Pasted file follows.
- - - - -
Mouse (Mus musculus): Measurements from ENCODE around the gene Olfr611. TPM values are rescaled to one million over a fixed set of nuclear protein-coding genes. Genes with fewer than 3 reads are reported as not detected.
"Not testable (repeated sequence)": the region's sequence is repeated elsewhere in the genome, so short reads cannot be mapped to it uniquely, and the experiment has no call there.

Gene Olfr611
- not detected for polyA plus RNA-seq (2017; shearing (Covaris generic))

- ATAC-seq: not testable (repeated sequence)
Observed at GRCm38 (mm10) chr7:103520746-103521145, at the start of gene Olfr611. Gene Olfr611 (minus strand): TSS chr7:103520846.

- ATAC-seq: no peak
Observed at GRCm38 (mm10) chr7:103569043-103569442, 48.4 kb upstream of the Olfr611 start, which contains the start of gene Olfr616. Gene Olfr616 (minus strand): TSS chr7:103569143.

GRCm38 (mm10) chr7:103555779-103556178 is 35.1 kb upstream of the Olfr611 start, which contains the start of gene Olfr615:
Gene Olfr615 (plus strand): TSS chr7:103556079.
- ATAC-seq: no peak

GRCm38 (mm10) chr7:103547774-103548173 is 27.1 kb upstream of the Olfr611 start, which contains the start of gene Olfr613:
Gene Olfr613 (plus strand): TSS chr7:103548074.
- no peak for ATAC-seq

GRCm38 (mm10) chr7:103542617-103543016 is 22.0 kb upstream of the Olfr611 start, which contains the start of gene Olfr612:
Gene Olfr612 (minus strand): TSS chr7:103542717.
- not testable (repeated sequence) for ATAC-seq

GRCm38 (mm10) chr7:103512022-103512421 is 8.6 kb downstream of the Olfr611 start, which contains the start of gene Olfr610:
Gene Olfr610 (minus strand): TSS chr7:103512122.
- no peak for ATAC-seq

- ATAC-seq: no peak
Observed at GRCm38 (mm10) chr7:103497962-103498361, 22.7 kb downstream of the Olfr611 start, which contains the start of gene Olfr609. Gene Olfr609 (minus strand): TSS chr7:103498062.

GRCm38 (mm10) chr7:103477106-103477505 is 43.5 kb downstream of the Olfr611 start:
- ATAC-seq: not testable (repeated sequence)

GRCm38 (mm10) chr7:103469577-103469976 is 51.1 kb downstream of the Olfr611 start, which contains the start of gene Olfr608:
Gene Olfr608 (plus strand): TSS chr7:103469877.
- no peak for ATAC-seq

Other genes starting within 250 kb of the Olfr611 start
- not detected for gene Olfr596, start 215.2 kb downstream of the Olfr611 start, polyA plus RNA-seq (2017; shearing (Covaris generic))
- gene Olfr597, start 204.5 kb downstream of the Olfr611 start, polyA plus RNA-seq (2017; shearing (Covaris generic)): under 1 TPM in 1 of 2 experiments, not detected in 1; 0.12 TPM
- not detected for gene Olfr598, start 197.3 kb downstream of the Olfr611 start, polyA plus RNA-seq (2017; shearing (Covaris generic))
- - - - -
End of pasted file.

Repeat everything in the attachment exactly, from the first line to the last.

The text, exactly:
Mouse (Mus musculus): Measurements from ENCODE around the gene Olfr611. TPM values are rescaled to one million over a fixed set of nuclear protein-coding genes. Genes with fewer than 3 reads are reported as not detected.
"Not testable (repeated sequence)": the region's sequence is repeated elsewhere in the genome, so short reads cannot be mapped to it uniquely, and the experiment has no call there.

Gene Olfr611
- not detected for polyA plus RNA-seq (2017; shearing (Covaris generic))

- ATAC-seq: not testable (repeated sequence)
Observed at GRCm38 (mm10) chr7:103520746-103521145, at the start of gene Olfr611. Gene Olfr611 (minus strand): TSS chr7:103520846.

- ATAC-seq: no peak
Observed at GRCm38 (mm10) chr7:103569043-103569442, 48.4 kb upstream of the Olfr611 start, which contains the start of gene Olfr616. Gene Olfr616 (minus strand): TSS chr7:103569143.

GRCm38 (mm10) chr7:103555779-103556178 is 35.1 kb upstream of the Olfr611 start, which contains the start of gene Olfr615:
Gene Olfr615 (plus strand): TSS chr7:103556079.
- ATAC-seq: no peak

GRCm38 (mm10) chr7:103547774-103548173 is 27.1 kb upstream of the Olfr611 start, which contains the start of gene Olfr613:
Gene Olfr613 (plus strand): TSS chr7:103548074.
- no peak for ATAC-seq

GRCm38 (mm10) chr7:103542617-103543016 is 22.0 kb upstream of the Olfr611 start, which contains the start of gene Olfr612:
Gene Olfr612 (minus strand): TSS chr7:103542717.
- not testable (repeated sequence) for ATAC-seq

GRCm38 (mm10) chr7:103512022-103512421 is 8.6 kb downstream of the Olfr611 start, which contains the start of gene Olfr610:
Gene Olfr610 (minus strand): TSS chr7:103512122.
- no peak for ATAC-seq

- ATAC-seq: no peak
Observed at GRCm38 (mm10) chr7:103497962-103498361, 22.7 kb downstream of the Olfr611 start, which contains the start of gene Olfr609. Gene Olfr609 (minus strand): TSS chr7:103498062.

GRCm38 (mm10) chr7:103477106-103477505 is 43.5 kb downstream of the Olfr611 start:
- ATAC-seq: not testable (repeated sequence)

GRCm38 (mm10) chr7:103469577-103469976 is 51.1 kb downstream of the Olfr611 start, which contains the start of gene Olfr608:
Gene Olfr608 (plus strand): TSS chr7:103469877.
- no peak for ATAC-seq

Other genes starting within 250 kb of the Olfr611 start
- not detected for gene Olfr596, start 215.2 kb downstream of the Olfr611 start, polyA plus RNA-seq (2017; shearing (Covaris generic))
- gene Olfr597, start 204.5 kb downstream of the Olfr611 start, polyA plus RNA-seq (2017; shearing (Covaris generic)): under 1 TPM in 1 of 2 experiments, not detected in 1; 0.12 TPM
- not detected for gene Olfr598, start 197.3 kb downstream of the Olfr611 start, polyA plus RNA-seq (2017; shearing (Covaris generic))